(4) High-Speed Twin Roll Casting of Thin Aluminum Alloy Strips Containing Fe Impurities. CTRCA. The level of Fe content did not affect this tendency. The characteristics of the strip cast by the HSTRC are described below. An enlarged view of the microstructure cross-section is shown in Fig. 6. The microstructure of the center area resembled a spherical structure. This structure is typical for low superheat or low solidification rate semisolid casting. The microstructure for the other areas was a duplex structure containing both dendritic and a globular structures. Globular crystals that existed in the dendritic structure were crystallized on the cooling slope. Figure 7 shows the grain interface of the ingot cast using the insulator mold and of the strip cast by HSTRC. Al–Fe–Si intermetallics were observed at the grain interface. However, there were not large Al–Fe– Si intermetallics found in the microstructure of the roll cast strip, like in the ingot cast metal. The intermetallics containing Fe in the roll cast strip became very small due to the high cooling rate. The HSTRC proved very capable of creating intermetallics with fine impurities. Figure 8 shows. (a). 2599. (b). 50µ m (c). (d). Fig. 6 Enlarged view of microstructure of the cross-section in Fig. 5. (a) center area of Fig. 5(a), (b) near surface of Fig. 5(a) (c) center area of Fig. 5(b), (d) near surface of Fig. 5(b). (b). (a). 50 µ m. 10 µ m. Fig. 7 Intermetallic of as-cast strip and as cast ingot of 6111 including 1.02 mass%Fe. (a) as cast strip (b) as cast ingot. (b). (a). (d). (c). (e). 0.1mm Fig. 8 Microstructure of the cross-section of the strip after cold rolling and T6 heat treatment. (a) 0.13 mass%Fe (b) 0.43 mass%Fe (c) 0.62 mass%Fe (d) 0.81 mass%Fe (e) 1.02 mass%Fe.

(5) Si. 350. 35. 300. 30. 250. 25. 200. 20. 150. 15. 100 50. Ultimate tensile stress. 10. 0.2% yield stress. 5. Elongation (%). 5µm. 0.2% yield stress, σ0.2 /MPa. T. Haga, M. Ikawa, H. Watari, K. Suzuki and S. Kumai. Ultimate tensile stress, σ B /MPa. 2600. Elongation. 0 0. 0.2. 0.4. 0.6. 0.8. 1.0. 0 1.2. Fe content (mass%). Fig. 11 Tensile test results of T4 heat treatment strip.. Fe. Fig. 9 Result of line analysis of roll cast 6111 of 1.02 mass%Fe after cold rolling and T6 heat treatment.. 0.13mass%Fe 0.43mass%Fe 0.62mass%Fe. 40. 350 30. 300 250. 20. 200 150 Ultimate tensile stress. 100. 10. 0.2% yield stress. 50. Elongation (%). 0.2% yield stress, σ 0.2 /MPa. Ultimate tensile stress, σ B /MPa. 400. Elongation. 0.81mass%Fe 1.02mass%Fe Fig. 12 Outer surface of T4 heat treatment 1 mm-thick strip after 180degree bending.. 0. 0 0. 0.2. 0.4. 0.6. 0.8. 1. 1.2. Fe content (mass%). Fig. 10 Tensile test results of T6 heat treatment strip.. the microstructure after T6 heat treatment. The grain size was smaller than 20 mm and a difference in the microstructure between the center and the other areas of the as cast strip was resolved. A small non-uniformity of the microstructure in the thickness direction still existed. The intermetallic and the result of the line analysis are shown in Fig. 9. The Fe content of this specimen was 1.02 mass% and the intermetallic included Fe and Si. This was the Al–Fe–Si intermetallic. The intermetallic including Fe was smaller than 3 mm, and was not acicular but globular. Fe content influenced the number of the intermetallics but did not influence their size. The intermetallics became very small due to the rapid solidification by the HSTRC and cold-rolling. The intermetallics were nearly uniformly distributed in the thickness direction. 4.3 Mechanical properties Mechanical properties were investigated using tensile tests and 180-degree bending tests. Figure 10 shows the tensile test results for the T6 heat-treated specimen. The figure shows that the tensile stress and proof stress were hardly influenced by Fe content. Si was used for the Al–Fe–Si intermetallic. Therefore, the amount of Mg2 Si precipitation might decrease. However, the tensile stress and the proof stress did not decrease. Cu2 FeAl7 might not be crystallized. by the effect of -AlFeSi crystallization, therefore, the amount of precipitated Al2 CuMg might be sufficient for precipitation hardening. The elongation did not decrease when the Fe content was smaller than 0.8 mass% and the intermetallic including Fe did not reduce the elongation probably because of the very fine size of the intermetallic, as shown in Fig. 9. Similarly, the addition of Fe did not produce any significant difference in the tension test results for the T4 heat treated specimen. The tensile stress and proof stress increase gradually as Fe content increased and the grain size gradually became smaller as the Fe content increased. The grain size and intermetallics might influence the tensile stress and proof stress. However, the elongation did not decrease as the Fe content increased. Figure 11 shows the tensile test results for the T4 heat-treated specimen. The addition of Fe did not produce any significant difference in the tension test results for the T4 heat treated specimen. The amount of the intermetallics including Fe might not influence the result of the tensile test as the intermetallics were very fine. Figure 12 shows the bending test results. During the manufacturing of an automobile, the hemming process is performed of the end of the plate. It can be estimated whether a plate is suitable for hemming or not. The thickness of the strip was 1 mm and the heat treatment was T4. When the Fe content was smaller than 0.4 mass%, it exerted no influence on the outer surface conditions of the bent strip. When the content of Fe was larger than 0.5 mass%, cracking occurred on the outer surface the cracks however, were not deep.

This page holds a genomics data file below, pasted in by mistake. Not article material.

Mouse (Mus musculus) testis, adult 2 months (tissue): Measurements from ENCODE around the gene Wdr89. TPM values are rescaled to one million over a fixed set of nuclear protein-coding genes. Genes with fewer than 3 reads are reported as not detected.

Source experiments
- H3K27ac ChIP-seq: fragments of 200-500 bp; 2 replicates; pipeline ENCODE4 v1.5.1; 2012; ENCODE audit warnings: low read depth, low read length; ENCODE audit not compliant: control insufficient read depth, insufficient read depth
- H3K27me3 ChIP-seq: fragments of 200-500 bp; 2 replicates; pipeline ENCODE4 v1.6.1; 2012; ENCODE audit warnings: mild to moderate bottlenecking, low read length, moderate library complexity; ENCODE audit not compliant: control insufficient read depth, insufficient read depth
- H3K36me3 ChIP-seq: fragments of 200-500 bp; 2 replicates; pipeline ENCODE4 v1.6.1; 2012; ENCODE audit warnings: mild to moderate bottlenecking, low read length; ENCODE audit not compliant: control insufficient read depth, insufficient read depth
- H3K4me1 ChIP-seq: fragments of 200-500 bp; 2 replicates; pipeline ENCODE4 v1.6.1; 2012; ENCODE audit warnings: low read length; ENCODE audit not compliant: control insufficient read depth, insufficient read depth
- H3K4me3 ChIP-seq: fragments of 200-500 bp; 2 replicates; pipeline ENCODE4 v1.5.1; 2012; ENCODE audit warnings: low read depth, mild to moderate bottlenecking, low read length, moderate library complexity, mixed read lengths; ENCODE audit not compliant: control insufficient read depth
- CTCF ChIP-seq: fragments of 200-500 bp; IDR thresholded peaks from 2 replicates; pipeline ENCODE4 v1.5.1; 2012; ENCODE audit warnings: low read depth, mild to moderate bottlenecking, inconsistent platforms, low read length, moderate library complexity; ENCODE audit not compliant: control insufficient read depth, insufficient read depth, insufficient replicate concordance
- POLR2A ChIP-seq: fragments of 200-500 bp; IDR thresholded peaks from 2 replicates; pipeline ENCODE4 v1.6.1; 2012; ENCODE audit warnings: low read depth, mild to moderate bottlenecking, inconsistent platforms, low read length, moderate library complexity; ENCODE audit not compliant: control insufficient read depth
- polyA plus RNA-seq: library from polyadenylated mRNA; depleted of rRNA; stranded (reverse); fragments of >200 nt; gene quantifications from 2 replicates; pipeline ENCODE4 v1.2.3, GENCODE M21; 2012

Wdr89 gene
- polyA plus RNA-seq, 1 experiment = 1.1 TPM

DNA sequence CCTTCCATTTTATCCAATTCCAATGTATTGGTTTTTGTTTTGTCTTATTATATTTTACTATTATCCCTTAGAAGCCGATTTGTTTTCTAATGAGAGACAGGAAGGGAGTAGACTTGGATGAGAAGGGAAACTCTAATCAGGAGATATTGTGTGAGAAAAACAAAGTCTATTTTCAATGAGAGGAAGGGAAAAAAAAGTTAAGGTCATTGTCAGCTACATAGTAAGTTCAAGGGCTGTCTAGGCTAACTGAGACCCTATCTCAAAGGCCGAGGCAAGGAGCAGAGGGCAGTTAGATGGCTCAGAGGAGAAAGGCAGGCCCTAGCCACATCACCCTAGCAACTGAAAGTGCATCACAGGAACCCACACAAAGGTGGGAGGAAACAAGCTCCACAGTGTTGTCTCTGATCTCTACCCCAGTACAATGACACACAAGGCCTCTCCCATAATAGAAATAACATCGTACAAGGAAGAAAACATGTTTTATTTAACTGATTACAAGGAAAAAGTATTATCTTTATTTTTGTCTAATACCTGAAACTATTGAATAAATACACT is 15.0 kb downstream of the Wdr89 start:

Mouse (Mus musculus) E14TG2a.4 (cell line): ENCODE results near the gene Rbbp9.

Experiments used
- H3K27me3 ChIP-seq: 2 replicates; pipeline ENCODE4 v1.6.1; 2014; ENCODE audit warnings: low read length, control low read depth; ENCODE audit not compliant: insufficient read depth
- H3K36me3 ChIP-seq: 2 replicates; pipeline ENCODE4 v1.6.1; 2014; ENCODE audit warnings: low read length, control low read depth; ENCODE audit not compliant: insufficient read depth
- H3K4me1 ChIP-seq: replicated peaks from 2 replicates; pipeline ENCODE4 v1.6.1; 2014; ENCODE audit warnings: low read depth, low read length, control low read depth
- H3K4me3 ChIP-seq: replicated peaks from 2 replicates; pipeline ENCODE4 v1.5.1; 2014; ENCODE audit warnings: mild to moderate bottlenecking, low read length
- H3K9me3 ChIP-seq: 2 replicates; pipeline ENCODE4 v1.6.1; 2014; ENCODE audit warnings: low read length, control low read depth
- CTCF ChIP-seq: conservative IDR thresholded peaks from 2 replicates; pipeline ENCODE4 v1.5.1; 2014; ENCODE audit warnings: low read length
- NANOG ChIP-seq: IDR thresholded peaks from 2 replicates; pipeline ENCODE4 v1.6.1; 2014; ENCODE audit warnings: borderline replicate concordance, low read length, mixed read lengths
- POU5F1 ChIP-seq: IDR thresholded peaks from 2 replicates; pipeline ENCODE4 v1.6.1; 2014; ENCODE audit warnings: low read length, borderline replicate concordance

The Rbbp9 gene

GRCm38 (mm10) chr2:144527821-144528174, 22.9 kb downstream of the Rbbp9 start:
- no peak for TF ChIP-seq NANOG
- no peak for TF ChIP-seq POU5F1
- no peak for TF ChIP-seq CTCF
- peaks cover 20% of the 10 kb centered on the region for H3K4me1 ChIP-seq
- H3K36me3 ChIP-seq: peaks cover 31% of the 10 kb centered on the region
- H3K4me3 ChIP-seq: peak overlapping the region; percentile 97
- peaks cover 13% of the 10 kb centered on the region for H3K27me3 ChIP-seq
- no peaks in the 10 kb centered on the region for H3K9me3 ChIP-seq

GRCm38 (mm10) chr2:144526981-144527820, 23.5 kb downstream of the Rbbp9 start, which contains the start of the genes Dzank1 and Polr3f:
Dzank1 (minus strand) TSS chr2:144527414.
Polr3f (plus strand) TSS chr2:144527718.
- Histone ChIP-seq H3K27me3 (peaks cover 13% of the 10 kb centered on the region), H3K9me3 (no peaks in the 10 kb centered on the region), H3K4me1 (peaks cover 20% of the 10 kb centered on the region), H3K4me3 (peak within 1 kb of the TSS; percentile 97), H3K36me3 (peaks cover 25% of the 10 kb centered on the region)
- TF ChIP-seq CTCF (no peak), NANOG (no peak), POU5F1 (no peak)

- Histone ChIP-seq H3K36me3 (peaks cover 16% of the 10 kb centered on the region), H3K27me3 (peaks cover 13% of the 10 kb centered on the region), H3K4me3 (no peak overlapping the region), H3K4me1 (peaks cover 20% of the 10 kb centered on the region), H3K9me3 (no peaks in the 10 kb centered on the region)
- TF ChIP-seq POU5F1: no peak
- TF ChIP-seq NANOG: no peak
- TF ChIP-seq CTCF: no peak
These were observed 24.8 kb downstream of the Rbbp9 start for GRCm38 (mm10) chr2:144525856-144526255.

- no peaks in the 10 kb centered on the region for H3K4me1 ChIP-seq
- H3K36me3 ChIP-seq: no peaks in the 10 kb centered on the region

(6) High-Speed Twin Roll Casting of Thin Aluminum Alloy Strips Containing Fe Impurities. enough to break the strip after bending. The cracking usually occurred on the outer surface after the 180-degree bending of 1 mm-thick 6111 plate of T4 heat treatment. Retrogressive heat-treatment was introduced to improve the cracking.5) Cracking, however, did not occur in the strip cast by the HSTRC when the Fe content was less than 0.4 mass%. The cast strip’s ability to withstand the hemming process was superior for those processed by the HSTRC than by the conventional process. This might be due to the effect small grains and the intermetallics of the rapidly solidified strip generated by the HSTRC. This indicates the usefulness of the HSTRC for the 6000 alloy series and recycled 6000 alloy series used in automobiles. 5.. Conclusion. A strip of 6111 and 6111 with Fe-additions was processed by a high speed twin roll caster (HSTRC) at a speed of 60 m/ min. The 6111 aluminum alloy in which Fe was added as impurity up to a 1.0 Fe mass%, was used to model recycled aluminum alloy. Modified 6111 could be roll cast into strip. The Al–Fe–Si intermetallic of modified 6111 was very fine due to the high cooling rate of the high speed twin roll caster.. 2601. When the Fe content was lower than 0.8 mass%, the tension test results of the Fe-added 6111 strip did not decrease. In addition, cracks did not occur on the outer surface after a 180degree bending test when the Fe content was lower than 0.5 mass%. This indicates that the high speed twin roll caster is suitable for improving the mechanical properties of recycled aluminum alloy. Acknowledgements This work was supported by RISTEX of JST (Japan Science and Technology Agency) and the Light Metal Foundation. REFERENCES 1) S. Kumai, K. Suzuki, Y. Saito and T. Haga: Trans. MRSJ. 29 (2004) 1817–1822. 2) T. Haga, M. Ikawa and S. Kumai: Trans. MRSJ. 29 (2004) 1823–1828. 3) T. Haga, K. Takahashi, M. Ikawa and H. Watari: J. Mater. Process. Tech. 153–154 (2004) 42–47. 4) K. Suzuki, S. Kumai, Y. Yuichi, A. Sato and T. Haga: Mater. Trans. 45 (2004) 403–406. 5) Aluminum International Today, Nov./Dec. (2002) 36..